Anuário da Indústria de Implementos Rodoviários 2022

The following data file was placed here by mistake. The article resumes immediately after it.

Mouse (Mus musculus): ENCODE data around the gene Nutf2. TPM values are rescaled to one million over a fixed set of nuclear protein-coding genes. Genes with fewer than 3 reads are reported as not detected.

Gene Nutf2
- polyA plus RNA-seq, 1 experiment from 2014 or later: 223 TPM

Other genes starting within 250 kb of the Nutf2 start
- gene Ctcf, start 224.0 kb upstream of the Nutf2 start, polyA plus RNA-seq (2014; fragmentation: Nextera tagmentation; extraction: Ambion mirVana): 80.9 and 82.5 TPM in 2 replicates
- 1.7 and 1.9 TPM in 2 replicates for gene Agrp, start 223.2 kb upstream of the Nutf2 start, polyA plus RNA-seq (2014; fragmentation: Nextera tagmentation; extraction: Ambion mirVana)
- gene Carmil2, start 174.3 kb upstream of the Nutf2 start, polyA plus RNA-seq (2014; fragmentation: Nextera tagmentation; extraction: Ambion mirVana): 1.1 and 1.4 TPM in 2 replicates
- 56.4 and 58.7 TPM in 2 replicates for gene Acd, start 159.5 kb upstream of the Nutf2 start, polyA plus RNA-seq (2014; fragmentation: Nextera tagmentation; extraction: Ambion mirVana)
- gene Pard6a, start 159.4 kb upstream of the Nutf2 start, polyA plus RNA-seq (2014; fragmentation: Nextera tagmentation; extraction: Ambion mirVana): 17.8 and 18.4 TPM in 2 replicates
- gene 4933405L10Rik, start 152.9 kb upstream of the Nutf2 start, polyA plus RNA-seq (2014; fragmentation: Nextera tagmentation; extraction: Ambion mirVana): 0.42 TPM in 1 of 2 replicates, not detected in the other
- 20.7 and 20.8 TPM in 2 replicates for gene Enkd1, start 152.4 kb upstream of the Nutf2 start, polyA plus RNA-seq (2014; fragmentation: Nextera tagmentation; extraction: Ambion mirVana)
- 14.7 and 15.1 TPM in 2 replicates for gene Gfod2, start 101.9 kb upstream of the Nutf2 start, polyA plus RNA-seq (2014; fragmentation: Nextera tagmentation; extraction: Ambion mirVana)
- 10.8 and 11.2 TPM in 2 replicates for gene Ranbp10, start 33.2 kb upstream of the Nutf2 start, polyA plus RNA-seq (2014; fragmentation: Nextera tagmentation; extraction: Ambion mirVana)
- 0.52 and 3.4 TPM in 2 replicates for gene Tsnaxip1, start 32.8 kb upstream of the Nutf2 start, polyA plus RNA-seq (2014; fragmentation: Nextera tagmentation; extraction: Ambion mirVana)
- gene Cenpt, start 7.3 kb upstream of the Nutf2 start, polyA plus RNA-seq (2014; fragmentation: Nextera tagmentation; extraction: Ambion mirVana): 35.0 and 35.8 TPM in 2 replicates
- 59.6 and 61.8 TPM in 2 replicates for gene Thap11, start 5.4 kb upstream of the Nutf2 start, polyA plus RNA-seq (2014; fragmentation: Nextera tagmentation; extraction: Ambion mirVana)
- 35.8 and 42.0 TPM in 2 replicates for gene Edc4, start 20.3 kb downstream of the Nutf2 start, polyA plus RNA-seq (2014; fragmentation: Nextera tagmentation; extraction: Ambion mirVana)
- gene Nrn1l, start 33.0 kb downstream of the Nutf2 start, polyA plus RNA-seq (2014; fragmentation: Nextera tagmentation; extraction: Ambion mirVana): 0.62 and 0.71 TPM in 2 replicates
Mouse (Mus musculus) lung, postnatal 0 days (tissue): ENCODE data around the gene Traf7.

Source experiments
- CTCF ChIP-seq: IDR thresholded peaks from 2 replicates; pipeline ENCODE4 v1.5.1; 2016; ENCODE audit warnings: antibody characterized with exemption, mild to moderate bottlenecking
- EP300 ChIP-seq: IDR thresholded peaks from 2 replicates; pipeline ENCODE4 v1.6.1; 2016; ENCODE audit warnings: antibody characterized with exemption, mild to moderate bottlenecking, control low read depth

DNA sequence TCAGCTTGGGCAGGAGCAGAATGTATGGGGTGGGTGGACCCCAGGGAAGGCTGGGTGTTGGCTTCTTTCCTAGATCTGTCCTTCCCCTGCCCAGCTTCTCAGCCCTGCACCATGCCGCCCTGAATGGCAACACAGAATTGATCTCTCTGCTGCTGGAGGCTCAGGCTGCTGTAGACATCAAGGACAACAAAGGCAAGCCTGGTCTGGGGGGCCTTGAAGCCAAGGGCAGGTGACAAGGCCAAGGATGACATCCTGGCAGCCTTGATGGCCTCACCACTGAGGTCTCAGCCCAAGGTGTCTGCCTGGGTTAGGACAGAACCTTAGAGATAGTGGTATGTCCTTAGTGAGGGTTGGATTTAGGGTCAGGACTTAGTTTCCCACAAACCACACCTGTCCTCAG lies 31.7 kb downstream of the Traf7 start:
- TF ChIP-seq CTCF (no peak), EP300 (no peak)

36 After two years of global economic turbulence caused by the Covid-19 pandemic, with a sharp fall in business in 2020 and a strong recovery in 2021 after vaccination, the Brazilian economy is beginning to get back to normal, but the outlook is bleak. For 2022, analysts expect instability and stagnation, fueled by rising inflation, driving up interest rates and eating away at purchasing power. The pandemic still threatens and destabilizes production chains around the world, but to a lesser degree. In Brazil, it is the political risk created by elections that aggravate the scenario, with the promise of added volatility in financial assets causing surprises. “Elections in Brazil have a lot of potential to create instability, leading to capital flight that could push the exchange rate quickly up to R$ 7.00, causing inflationary shocks, high interest rates, and eroding income. The biggest risk is the contamination of an already shaky economy and GDP growth below expectations, which are already not good,” says economist Tereza Fernandez, of macroeconomic analysis consultancy MB Associados, responsible for economic advisory at Fenabrave, an association that represents vehicle dealers. Weak economy - Brazil’s GDP fell by 4.1% in 2020, rose by 4.5% in 2021 – just enough to recover some of the losses – and now the average projections point to stagnation in 2022, with a shrinking of the economy also being forecast now. “The first half of 2021 was good, but in the third and fourth quarters we saw that the recovery lost traction with high inflation (IPCA 10% in 2021) and the hike in the basic interest rate (Selic up from 2% at the end of 2020 to 10.75% in February), which has hit the economy hard. Growth is impossible in 2022,” says Pedro Renault, vice president of economic research at Itaú BBA, which forecasts GDP of 0.5% this year. Itaú BBA says industry, which is always more sensitive to a weak economy, is expected to close 2022 with shrinkage of 2.4%. The service sector will shrink by 0.2%. “It has shrunk a lot in the last two years, picked up as the pandemic stabilized, but is suffering from the erosion of income and falling demand,” says Renault. Agribusiness is the only sector that continues to grow in Brazil, because it depends more on exports than on the domestic market. Itaú BBA expects an increase of 1.3% in agricultural GDP, offsetting part of the decline of other economic sectors. But also this percentage could be better, around 5%, without the problem of drought that hit the South and parts of the Southeast and Midwest, generating important losses in the harvest of grains and other agricultural products. “Interest, employment and credit go against growth. Agribusiness is only left, because the foreign market follows buyers, especially China, even at a lower speed. Even so, high prices of international agricultural commodities, drought and supply problems are factors that put pressure on inflation in here,” says Tereza Fernandez. Runaway inflation - Runaway inflation in 2021 was sparked in 2020 by the rise in wholesale prices, with industrial input prices up by 50%. The IPCA annual inflation rate rose from 4% at the end of 2020 to 10.4% in January 2022. As inflationary pressures take time to ease, the IPCA rate is expected to be more than 5.4% by the end of 2022. The main inflationary factor is fuel, responsible for almost half the IPCA rate, driven by oil prices, with the us dollar always above R$ 5.00, and reaching R$ 6.00. Both factors continue to put pressure on prices. Oil could go over $100 this year because of the global increase in consumption and Russia’s invasion of Ukraine. Political instability in Brazil could see the dollar reach more than R$ 6.00, adding to inflationary pressure. Interest up, GDP down - Most analyst, including Itaú BBA and MB Associados, say that to contain inflation at around 5% this year, the Central Bank has to raise interest rates (Selic) to close to 12% by May, and stop there. However, if volatility worsens, the Central Bank may increase Selic to over 13%, which has the potential to reduce GDP by nearly 1%. “Imbalances in production chains caused by the pandemic since 2020 have increased inflationary pressure worldwide, so growth stimuli are no longer the same. The global economy is expected to grow in 2022, but with large differences between developed and emerging countries, which have less economic power. In the United States [to contain inflation of 7% in 2021] the Fed should raise interest rates from 1% to 2% by the end of this year. It’s not a handbrake on the economy like it is here,” says Renault. Brazil’s interest rates, the highest real rate in the world, are depressing the economy, crushing demand, and increasing unemployment, which at the end of 2021 reached 12.4 million people, or 11.6% of the working population. Much to consider Inflation, falling income, and presidential elections rock the economy ECONOMIA | ECONOMY | ECONOMÍA